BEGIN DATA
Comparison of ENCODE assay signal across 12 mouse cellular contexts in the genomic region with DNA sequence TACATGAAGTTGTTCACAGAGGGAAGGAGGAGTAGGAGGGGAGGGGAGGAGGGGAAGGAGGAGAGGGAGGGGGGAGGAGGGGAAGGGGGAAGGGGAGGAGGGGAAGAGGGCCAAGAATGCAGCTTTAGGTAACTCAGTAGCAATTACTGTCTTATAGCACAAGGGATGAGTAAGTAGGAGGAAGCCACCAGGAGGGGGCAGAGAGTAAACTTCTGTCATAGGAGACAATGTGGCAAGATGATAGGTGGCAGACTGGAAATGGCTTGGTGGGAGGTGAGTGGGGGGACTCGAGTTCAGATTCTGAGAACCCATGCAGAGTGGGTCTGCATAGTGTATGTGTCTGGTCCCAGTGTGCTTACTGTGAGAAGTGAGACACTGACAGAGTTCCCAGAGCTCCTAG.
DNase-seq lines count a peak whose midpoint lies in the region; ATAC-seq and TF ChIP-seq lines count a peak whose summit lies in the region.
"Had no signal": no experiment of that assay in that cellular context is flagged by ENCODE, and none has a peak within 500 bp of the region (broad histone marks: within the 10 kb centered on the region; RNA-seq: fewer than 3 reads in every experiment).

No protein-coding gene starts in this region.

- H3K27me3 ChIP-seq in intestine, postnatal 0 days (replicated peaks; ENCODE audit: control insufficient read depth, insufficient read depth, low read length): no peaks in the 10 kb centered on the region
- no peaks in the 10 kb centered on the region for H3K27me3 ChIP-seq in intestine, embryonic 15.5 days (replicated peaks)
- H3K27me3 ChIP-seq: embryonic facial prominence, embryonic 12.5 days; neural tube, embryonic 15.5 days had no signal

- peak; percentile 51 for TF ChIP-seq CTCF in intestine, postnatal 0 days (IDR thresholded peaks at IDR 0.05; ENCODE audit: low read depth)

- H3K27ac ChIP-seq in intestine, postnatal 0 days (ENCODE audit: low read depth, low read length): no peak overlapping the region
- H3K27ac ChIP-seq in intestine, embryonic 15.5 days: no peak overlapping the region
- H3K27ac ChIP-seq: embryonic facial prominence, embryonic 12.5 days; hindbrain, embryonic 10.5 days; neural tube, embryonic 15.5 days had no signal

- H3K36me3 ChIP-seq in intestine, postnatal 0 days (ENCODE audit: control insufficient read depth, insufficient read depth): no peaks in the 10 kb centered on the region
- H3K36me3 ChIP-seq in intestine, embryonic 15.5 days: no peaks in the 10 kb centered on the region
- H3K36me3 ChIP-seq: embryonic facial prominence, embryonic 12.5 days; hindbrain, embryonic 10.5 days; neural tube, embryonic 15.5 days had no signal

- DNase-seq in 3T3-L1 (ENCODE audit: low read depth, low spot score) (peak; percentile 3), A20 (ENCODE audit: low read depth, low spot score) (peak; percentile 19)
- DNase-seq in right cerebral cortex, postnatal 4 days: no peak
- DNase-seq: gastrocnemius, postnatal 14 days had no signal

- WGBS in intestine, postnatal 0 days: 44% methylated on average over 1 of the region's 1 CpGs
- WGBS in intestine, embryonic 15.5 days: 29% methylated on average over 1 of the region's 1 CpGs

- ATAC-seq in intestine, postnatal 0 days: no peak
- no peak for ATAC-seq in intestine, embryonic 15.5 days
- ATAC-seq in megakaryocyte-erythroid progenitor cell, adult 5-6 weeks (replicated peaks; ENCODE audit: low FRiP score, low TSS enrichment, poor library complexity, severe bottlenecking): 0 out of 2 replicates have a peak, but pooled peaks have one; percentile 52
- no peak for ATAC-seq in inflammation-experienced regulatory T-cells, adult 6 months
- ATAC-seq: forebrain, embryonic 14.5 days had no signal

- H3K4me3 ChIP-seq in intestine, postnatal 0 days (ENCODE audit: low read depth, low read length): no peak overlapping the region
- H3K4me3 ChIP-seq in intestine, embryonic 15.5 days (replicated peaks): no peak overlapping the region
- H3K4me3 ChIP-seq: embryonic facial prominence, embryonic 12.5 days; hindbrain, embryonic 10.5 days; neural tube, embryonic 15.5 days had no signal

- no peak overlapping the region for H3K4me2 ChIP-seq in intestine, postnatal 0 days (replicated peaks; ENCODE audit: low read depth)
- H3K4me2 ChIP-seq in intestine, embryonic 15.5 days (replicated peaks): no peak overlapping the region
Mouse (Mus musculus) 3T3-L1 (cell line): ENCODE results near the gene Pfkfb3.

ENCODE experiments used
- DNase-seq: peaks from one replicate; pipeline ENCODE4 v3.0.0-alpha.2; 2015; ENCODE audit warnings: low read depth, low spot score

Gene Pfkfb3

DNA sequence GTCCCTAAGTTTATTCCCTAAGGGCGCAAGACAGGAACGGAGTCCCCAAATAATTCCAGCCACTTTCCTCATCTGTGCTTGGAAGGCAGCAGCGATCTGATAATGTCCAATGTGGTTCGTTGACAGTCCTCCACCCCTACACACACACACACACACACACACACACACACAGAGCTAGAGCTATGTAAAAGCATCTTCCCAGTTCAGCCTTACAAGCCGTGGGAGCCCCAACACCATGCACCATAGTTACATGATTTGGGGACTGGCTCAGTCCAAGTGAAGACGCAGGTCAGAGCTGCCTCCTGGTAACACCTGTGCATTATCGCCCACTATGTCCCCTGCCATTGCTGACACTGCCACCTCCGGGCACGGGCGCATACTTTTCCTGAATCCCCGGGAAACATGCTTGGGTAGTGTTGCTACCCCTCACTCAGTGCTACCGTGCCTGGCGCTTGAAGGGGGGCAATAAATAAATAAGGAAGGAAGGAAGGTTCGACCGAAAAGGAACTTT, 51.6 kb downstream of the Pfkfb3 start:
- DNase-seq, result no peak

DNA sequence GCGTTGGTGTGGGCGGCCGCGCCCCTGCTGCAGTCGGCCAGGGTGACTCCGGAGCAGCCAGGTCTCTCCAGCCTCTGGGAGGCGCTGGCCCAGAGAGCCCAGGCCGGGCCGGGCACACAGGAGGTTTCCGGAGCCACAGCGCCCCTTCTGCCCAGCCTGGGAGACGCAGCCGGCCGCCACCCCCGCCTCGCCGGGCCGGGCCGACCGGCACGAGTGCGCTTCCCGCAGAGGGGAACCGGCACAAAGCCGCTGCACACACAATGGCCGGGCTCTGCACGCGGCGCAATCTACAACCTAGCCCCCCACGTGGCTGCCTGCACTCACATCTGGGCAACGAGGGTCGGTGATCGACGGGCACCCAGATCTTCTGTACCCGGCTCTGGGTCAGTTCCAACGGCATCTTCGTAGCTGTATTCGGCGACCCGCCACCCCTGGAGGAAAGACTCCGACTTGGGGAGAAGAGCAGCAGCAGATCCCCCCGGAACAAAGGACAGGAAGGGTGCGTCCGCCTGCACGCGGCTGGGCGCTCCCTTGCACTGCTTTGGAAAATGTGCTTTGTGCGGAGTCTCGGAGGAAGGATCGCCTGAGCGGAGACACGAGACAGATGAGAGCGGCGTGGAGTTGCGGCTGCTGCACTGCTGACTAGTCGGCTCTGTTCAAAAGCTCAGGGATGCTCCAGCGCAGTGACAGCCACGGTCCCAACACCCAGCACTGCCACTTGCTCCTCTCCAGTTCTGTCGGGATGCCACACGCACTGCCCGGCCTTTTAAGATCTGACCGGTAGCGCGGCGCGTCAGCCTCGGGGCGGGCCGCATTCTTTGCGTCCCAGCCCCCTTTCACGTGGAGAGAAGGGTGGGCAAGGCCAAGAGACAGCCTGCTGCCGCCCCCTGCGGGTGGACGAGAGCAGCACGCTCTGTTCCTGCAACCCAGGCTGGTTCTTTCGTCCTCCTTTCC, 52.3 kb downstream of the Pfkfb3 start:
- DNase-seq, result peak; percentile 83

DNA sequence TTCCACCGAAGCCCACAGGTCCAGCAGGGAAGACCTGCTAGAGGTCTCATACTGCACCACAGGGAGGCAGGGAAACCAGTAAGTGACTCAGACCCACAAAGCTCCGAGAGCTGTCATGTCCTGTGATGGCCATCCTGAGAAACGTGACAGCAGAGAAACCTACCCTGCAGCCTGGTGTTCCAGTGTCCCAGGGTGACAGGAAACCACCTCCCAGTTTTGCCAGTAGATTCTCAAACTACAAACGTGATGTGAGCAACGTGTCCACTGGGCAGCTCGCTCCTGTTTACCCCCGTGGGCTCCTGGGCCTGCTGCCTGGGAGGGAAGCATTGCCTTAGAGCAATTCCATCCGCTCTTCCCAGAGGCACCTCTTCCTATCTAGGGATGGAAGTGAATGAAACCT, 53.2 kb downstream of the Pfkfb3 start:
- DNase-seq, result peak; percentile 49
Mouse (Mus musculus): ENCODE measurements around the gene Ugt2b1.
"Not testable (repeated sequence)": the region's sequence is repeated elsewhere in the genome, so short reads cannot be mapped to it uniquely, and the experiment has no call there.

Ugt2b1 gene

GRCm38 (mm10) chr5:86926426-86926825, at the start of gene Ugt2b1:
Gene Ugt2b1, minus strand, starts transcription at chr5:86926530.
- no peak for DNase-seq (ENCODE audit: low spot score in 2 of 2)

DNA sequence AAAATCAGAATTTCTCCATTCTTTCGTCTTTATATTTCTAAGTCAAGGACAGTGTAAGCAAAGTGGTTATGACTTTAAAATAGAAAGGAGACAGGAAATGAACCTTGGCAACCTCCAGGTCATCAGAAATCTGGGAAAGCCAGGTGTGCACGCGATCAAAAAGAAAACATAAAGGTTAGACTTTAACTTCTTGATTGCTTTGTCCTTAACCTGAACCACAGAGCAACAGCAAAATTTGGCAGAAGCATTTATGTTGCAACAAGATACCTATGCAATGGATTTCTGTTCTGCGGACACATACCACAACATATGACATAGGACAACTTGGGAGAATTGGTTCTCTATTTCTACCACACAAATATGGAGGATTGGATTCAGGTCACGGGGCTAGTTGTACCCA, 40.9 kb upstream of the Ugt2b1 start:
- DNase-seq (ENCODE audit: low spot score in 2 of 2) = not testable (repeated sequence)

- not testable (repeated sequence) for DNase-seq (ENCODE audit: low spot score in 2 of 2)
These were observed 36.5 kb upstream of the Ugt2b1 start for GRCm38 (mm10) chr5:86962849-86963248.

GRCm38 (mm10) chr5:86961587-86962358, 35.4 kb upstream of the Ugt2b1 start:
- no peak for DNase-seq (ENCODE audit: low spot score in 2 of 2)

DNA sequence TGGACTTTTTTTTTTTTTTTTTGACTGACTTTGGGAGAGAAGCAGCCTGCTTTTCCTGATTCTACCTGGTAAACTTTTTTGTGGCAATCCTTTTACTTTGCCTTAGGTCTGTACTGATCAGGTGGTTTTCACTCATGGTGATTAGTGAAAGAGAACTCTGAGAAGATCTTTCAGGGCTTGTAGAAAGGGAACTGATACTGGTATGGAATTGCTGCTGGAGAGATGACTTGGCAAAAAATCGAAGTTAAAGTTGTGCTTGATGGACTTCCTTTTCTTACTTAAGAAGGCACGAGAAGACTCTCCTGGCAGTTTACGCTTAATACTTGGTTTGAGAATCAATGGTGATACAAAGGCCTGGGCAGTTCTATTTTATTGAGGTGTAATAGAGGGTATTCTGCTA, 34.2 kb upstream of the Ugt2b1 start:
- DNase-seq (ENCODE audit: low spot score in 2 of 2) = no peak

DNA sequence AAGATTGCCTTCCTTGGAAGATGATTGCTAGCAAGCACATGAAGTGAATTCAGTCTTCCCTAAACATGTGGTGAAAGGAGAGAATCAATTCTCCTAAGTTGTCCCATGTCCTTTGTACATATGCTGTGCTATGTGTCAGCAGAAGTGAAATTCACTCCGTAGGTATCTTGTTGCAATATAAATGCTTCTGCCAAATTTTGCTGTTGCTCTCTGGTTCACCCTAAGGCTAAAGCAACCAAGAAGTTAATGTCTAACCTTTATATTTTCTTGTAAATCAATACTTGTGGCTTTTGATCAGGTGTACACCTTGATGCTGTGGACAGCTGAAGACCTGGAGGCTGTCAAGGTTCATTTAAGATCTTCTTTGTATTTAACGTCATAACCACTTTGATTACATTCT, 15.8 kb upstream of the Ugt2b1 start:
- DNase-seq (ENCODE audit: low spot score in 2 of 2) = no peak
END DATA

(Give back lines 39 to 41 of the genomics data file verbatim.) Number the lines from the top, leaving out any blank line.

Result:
- DNase-seq, result peak; percentile 49
Mouse (Mus musculus): ENCODE measurements around the gene Ugt2b1.
"Not testable (repeated sequence)": the region's sequence is repeated elsewhere in the genome, so short reads cannot be mapped to it uniquely, and the experiment has no call there.